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Eyes of a Monster, Tears of a Man

A Retelling of "The Beauty and the Beast"

By Brynne NelsonPublished 7 months ago 5 min read
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I did not curse my godson as retribution. I cast it as his cure.

He, Prince Liam, was beloved, but never satisfied; never fulfilled. He chased continual validation without weighing its worth. Moreover, he never held praise long enough to digest it. I watched, approaching alarm, as his body matured, but his heart decayed. I could not watch impotently while he worsened. A year before Liam’s coronation, I charted a harsher course.

Determined to amputate before decay spread, I cursed my prince. Liam screamed as his teeth curved into fangs, wept when his skin sprouted coarse blond fur. His nails shredded flesh, distending into claws; his spine crackled while twisting, and his azure eyes recolored, blood red. As he stared, bewildered by betrayal, I swore his disfigurements would fade—once he embraced love.

“But why curse him?” the queen implored after the procedure. Her tears poured. “He needs to love, but—shouldn’t that mean letting some wretch into his heart?”

“Faith, Majesty,” I assured her. “He will not suffer forever, or needlessly. Go; rule from the summer palace. As Liam’s godmother, helping him excise damage from his soul is my duty.”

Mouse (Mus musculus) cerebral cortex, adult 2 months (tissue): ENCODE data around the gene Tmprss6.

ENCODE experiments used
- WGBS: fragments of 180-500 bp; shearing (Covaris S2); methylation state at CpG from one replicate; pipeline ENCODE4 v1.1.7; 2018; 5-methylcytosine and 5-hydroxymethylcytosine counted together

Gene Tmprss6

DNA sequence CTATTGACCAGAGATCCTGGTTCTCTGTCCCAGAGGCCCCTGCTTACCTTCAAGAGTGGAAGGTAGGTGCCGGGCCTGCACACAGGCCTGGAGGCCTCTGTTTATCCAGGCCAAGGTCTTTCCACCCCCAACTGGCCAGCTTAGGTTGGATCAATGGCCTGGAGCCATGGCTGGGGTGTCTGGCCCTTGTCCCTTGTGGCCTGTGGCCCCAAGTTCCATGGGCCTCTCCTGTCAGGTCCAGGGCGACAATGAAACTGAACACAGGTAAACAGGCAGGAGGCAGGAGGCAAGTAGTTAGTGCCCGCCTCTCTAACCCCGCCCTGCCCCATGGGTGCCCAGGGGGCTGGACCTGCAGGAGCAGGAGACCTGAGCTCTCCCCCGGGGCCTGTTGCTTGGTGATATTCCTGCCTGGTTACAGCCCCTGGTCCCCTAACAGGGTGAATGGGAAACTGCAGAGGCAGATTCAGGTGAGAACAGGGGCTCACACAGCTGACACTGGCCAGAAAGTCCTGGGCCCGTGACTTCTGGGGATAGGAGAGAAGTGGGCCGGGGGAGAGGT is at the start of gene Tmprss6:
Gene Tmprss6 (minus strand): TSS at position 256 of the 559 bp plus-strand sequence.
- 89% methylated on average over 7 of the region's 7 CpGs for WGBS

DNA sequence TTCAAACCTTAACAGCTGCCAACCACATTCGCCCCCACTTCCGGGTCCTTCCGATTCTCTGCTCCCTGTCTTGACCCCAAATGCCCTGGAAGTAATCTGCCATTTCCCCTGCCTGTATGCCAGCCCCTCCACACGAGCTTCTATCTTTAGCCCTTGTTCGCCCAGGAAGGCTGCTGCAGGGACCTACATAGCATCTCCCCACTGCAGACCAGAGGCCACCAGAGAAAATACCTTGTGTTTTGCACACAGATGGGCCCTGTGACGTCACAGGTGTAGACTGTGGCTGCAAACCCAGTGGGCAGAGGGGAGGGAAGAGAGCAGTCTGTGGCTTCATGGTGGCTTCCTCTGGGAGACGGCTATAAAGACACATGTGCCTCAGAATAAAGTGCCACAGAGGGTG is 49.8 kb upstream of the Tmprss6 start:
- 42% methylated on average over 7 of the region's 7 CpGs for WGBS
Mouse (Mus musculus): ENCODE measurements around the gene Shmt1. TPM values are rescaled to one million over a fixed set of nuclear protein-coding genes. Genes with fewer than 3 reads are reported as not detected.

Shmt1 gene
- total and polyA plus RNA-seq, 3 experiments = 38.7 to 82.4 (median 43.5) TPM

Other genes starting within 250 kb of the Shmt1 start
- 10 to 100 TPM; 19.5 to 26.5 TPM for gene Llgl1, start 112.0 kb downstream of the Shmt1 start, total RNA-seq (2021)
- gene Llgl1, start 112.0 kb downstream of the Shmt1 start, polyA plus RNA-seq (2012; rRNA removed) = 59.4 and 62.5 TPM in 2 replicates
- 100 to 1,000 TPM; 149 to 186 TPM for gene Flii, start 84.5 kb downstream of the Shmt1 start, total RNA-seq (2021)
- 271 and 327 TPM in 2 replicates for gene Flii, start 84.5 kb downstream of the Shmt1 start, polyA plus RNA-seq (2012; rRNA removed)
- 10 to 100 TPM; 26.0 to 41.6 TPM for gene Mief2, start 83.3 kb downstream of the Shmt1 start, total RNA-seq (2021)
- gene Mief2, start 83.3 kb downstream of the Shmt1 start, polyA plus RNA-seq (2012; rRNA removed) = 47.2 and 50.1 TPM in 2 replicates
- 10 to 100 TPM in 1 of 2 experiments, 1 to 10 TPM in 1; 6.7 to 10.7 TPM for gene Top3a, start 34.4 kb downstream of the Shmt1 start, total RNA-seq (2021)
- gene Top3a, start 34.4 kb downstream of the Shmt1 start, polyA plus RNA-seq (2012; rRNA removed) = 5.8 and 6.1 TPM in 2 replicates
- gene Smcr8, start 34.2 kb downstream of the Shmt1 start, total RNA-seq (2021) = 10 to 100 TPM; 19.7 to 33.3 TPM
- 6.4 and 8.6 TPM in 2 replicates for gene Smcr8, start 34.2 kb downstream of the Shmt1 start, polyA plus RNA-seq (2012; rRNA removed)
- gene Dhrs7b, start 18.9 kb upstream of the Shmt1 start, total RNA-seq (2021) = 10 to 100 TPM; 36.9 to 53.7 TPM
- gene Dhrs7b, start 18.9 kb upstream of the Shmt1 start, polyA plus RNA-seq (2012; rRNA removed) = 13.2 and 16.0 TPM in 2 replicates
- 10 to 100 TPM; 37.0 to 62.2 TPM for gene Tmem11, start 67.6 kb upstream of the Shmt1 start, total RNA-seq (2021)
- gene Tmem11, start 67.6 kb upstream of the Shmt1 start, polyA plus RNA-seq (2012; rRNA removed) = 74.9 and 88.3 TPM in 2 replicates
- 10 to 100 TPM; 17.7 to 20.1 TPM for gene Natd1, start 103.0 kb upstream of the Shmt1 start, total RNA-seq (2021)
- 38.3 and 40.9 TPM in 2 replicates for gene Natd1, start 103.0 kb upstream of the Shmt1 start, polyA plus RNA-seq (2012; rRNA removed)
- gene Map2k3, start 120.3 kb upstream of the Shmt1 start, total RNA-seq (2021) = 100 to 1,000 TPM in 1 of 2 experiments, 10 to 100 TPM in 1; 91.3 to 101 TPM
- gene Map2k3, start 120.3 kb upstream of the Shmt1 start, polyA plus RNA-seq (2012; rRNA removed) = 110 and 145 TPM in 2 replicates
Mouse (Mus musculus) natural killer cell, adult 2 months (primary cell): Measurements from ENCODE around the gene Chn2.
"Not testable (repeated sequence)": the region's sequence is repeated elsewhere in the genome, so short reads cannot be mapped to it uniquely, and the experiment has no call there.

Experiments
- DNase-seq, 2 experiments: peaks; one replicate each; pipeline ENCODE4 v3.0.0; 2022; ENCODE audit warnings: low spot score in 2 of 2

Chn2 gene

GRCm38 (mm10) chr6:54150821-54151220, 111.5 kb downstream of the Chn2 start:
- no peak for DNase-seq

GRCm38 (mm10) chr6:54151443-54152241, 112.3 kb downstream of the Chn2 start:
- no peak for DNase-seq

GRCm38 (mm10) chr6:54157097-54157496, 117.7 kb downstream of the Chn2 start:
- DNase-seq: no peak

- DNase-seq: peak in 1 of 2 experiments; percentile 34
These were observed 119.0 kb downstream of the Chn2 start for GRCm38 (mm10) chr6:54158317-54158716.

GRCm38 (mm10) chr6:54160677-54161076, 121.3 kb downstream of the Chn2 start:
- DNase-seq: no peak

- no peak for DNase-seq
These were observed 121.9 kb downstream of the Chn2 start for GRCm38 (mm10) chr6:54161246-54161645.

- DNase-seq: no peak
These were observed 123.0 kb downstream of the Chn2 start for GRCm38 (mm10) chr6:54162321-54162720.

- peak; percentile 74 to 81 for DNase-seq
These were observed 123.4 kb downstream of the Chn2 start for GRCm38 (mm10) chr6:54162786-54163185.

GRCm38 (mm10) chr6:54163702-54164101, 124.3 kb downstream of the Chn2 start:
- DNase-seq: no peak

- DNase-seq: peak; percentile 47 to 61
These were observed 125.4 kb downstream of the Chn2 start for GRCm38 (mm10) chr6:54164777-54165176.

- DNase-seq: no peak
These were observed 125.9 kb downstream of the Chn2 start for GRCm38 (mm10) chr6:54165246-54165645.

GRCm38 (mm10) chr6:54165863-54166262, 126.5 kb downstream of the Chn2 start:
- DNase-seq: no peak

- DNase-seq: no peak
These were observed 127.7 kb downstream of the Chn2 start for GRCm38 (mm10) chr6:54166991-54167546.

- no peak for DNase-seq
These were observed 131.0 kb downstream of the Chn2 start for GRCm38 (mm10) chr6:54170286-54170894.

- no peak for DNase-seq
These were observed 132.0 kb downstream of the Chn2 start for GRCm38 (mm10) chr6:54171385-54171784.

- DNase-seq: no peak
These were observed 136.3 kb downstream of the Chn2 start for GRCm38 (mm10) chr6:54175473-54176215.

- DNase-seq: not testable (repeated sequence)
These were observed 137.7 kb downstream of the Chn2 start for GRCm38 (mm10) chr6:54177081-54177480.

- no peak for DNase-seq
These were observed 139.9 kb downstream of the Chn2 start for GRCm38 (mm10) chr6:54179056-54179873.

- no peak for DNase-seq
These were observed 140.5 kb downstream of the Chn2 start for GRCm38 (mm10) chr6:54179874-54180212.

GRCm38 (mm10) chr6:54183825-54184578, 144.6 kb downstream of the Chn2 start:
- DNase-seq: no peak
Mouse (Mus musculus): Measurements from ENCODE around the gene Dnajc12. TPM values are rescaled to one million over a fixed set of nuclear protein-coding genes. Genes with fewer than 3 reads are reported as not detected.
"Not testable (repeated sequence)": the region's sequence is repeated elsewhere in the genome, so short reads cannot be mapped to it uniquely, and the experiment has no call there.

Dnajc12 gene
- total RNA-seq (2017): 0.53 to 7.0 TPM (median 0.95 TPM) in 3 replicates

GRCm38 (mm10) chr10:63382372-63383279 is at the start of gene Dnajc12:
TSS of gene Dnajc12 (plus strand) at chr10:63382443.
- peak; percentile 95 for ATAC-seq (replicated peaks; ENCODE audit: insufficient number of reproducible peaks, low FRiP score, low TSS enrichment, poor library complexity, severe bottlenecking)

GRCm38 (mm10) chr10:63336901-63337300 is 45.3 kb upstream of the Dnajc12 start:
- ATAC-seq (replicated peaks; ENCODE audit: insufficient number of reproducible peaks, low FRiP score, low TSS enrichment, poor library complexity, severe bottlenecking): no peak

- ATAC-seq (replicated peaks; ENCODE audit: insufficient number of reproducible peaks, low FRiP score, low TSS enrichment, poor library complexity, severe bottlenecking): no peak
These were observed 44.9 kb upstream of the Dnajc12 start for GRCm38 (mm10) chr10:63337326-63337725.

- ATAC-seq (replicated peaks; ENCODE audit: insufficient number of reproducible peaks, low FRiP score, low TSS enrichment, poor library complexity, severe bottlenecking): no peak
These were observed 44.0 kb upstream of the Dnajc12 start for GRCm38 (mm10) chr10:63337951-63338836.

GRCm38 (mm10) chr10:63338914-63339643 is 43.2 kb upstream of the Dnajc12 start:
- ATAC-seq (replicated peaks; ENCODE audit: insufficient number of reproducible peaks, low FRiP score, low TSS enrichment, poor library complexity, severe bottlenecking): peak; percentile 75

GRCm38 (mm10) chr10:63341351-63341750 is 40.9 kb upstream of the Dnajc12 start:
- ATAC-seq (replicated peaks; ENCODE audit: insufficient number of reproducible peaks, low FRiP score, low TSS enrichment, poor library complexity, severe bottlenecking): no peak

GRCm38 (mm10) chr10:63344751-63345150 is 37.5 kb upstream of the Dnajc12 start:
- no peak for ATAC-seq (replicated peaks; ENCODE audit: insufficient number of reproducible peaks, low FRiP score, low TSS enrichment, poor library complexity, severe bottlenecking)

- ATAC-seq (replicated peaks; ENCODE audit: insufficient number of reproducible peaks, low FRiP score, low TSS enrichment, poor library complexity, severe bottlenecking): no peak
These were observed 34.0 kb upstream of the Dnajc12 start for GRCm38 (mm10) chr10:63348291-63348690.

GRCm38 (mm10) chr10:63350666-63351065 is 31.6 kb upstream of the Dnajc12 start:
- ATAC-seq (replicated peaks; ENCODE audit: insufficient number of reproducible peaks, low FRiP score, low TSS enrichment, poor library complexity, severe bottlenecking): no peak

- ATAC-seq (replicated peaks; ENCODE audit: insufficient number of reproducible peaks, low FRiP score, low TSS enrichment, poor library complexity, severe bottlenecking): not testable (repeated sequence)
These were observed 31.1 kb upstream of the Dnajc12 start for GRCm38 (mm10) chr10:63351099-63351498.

***

By now, many people have heard of this. There is truth in most tellings, though my personage is slandered. Yes, a merchant arrived, lost and starving. And yes, he had a daughter, named Niri. The merchant was banished, but the daughter was detained for Liam’s sake. My prince gifted her a suite, ordered servants to attend her whims, then sulked long months in solitude.

Niri, however, was not all that storytellers recount. She was remarkable: gentle, patient, and—eventually—forgiving. But she was not perfect, not some piece carved to complete the puzzling prince. For quite awhile, her abhorrence of Liam, her disgust with confinement, caused her to withhold aid.

Obviously, the prince shared culpability; he persisted in brutishness, refusing to admit any wrongs. Meanwhile, the girl hid, repulsed by his demands for her love.

“Try honesty,” I advised Liam, following an attempt at discharging me. He refused to forgive my administration of the curse, though I had plainly presented the justifications. “Demonstrate your humanity.”

“Naturally,” Liam growled, rolling crimson eyes. “Telling her that I’m valuable somewhere inside my mountainous offenses will change anything—after we took her prisoner. She’ll gratefully excavate the goodness within?”

“Perhaps not,” I allowed, dismissing prickling doubts. “Still, you’ll never recuperate without loving. The curse is essential in routing your emotional cancer, but only if you attempt change! The girl’s a waste unless you win her over.”

Perhaps only to abandon my counsel, he stomped to Niri’s tower. I followed.

“Girl!” He pounded the door. “Come out! I will not hurt you.”

“No!” She replied.

Liam tapped a claw against the doorknob, waiting for more. Silence.

“That’s… it? ‘No’?” He asked.

“Correct.”

“But—why not?”

Her response was wintery.

You are a beast.”

Liam sputtered.

“I am inescapably aware of my appearance. But—”